Preble, ’10 – vice president for defense and foreign policy studies, Cato Institute
[Christopher, “U.S. Military Power: Preeminence for What Purpose?”, Aug 3, http://www.cato-at-liberty.org/u-s-military-power-preeminence-for-what-purpose/, CMR]
Most in Washington still embraces the notion that America is, and forever will be, the world’s indispensable nation. Some scholars, however, questioned the logic of hegemonic stability theory from the very beginning. A number continue to do so today. They advance arguments diametrically at odds with the primacist consensus. Trade routes need not be policed by a single dominant power; the international economy is complex and resilient. Supply disruptions are likely to be temporary, and the costs of mitigating their effects should be borne by those who stand to lose — or gain — the most. Islamic extremists are scary, but hardly comparable to the threat posed by a globe-straddling Soviet Union armed with thousands of nuclear weapons. It is frankly absurd that we spend more today to fight Osama bin Laden and his tiny band of murderous thugs than we spent to face down Joseph Stalin and Chairman Mao. Many factors have contributed to the dramatic decline in the number of wars between nation-states; it is unrealistic to expect that a new spasm of global conflict would erupt if the United States were to modestly refocus its efforts, draw down its military power, and call on other countries to play a larger role in their own defense, and in the security of their respective regions.
--Heg doesn’t solve war
Fettweis, ‘10 Professor of national security affairs @ U.S. Naval War College.
(Christopher J. “Threat and Anxiety in US Foreign Policy,” Survival, Volume 52, Issue 2 April 2010 , pages 59 – 82informaworld) CMR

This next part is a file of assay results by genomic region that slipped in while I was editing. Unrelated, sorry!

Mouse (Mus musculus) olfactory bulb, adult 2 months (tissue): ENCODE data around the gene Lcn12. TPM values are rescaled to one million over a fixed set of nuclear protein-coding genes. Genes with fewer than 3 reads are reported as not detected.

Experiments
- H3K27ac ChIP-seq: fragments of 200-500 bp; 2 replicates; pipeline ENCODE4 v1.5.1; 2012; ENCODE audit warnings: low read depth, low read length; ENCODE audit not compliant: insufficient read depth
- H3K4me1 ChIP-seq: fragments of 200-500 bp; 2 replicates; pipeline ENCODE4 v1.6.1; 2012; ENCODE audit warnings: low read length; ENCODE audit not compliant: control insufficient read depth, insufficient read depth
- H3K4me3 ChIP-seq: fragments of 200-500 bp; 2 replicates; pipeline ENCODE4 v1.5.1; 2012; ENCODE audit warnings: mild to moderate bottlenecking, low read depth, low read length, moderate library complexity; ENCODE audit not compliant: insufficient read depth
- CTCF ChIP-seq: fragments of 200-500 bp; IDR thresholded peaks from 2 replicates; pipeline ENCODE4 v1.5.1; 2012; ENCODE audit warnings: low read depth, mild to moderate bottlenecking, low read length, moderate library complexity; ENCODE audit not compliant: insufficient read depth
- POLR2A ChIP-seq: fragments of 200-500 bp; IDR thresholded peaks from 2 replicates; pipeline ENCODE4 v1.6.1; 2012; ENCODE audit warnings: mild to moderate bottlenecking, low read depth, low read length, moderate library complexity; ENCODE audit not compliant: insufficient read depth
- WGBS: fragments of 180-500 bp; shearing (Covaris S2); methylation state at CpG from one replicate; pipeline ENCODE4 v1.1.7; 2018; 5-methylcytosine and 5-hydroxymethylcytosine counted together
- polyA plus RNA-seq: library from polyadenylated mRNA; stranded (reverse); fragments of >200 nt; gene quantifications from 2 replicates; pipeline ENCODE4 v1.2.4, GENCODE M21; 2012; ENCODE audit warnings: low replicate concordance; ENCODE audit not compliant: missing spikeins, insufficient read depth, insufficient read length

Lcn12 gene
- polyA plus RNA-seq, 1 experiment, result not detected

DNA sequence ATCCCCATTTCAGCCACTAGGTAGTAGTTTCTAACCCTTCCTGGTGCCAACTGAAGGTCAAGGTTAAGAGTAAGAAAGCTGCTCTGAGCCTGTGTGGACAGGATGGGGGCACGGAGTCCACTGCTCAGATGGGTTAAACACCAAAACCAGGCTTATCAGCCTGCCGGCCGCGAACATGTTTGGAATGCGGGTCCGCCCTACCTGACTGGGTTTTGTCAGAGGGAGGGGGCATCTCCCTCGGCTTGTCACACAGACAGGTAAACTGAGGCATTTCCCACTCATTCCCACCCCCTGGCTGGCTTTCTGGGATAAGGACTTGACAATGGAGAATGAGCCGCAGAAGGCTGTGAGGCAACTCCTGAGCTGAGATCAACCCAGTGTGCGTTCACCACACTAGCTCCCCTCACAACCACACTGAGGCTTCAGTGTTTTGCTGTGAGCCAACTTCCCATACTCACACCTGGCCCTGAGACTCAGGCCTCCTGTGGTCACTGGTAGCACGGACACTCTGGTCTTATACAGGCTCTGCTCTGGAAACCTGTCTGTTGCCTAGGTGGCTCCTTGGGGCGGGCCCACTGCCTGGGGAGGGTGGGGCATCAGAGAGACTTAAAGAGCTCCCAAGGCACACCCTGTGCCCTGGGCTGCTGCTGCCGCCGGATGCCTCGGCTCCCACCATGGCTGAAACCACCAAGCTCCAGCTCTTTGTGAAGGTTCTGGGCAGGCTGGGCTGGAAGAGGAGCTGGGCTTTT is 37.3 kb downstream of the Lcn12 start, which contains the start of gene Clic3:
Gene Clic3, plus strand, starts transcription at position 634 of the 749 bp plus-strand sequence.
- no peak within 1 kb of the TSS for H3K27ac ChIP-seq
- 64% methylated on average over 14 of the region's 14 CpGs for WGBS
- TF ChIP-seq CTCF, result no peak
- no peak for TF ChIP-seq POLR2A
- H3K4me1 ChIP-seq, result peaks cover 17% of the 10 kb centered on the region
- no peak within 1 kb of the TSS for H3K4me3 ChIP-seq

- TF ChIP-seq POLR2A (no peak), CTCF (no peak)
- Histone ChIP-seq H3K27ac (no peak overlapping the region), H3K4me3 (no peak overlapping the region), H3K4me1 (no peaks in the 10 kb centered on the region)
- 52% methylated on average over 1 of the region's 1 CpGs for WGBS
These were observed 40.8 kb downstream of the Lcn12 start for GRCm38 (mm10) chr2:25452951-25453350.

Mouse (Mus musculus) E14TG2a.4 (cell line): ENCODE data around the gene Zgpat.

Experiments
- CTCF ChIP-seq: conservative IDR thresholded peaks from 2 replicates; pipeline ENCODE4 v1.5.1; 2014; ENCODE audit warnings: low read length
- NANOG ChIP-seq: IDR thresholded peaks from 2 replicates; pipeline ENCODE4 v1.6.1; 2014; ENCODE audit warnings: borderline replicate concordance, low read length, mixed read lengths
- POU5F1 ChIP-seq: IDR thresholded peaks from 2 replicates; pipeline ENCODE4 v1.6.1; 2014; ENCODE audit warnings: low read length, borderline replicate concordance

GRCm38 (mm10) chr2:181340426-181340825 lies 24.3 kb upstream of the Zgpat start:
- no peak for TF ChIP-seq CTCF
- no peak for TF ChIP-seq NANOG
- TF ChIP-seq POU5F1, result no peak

One potential explanation for the growth of global peace can be dismissed fairly quickly: US actions do not seem to have contributed much. The limited evidence suggests that there is little reason to believe in the stabilising power of the US hegemon, and that there is no relation between the relative level of American activism and international stability. During the 1990s, the United States cut back on its defence spending fairly substantially. By 1998, the United States was spending $100 billion less on defence in real terms than it had in 1990, a 25% reduction.29 To internationalists, defence hawks and other believers in hegemonic stability, this irresponsible 'peace dividend' endangered both national and global security. 'No serious analyst of American military capabilities', argued neo-conservatives William Kristol and Robert Kagan in 1996, 'doubts that the defense budget has been cut much too far to meet America's responsibilities to itself and to world peace'.30 And yet the verdict from the 1990s is fairly plain: the world grew more peaceful while the United States cut its forces. No state seemed to believe that its security was endangered by a less-capable US military, or at least none took any action that would suggest such a belief. No militaries were enhanced to address power vacuums; no security dilemmas drove insecurity or arms races; no regional balancing occurred once the stabilis-ing presence of the US military was diminished. The rest of the world acted as if the threat of international war was not a pressing concern, despite the reduction in US military capabilities. Most of all, the United States was no less safe. The incidence and magnitude of global conflict declined while the United States cut its military spending under President Bill Clinton, and kept declining as the George W. Bush administration ramped the spending back up. Complex statistical analysis is unnecessary to reach the conclusion that world peace and US military expenditure are unrelated.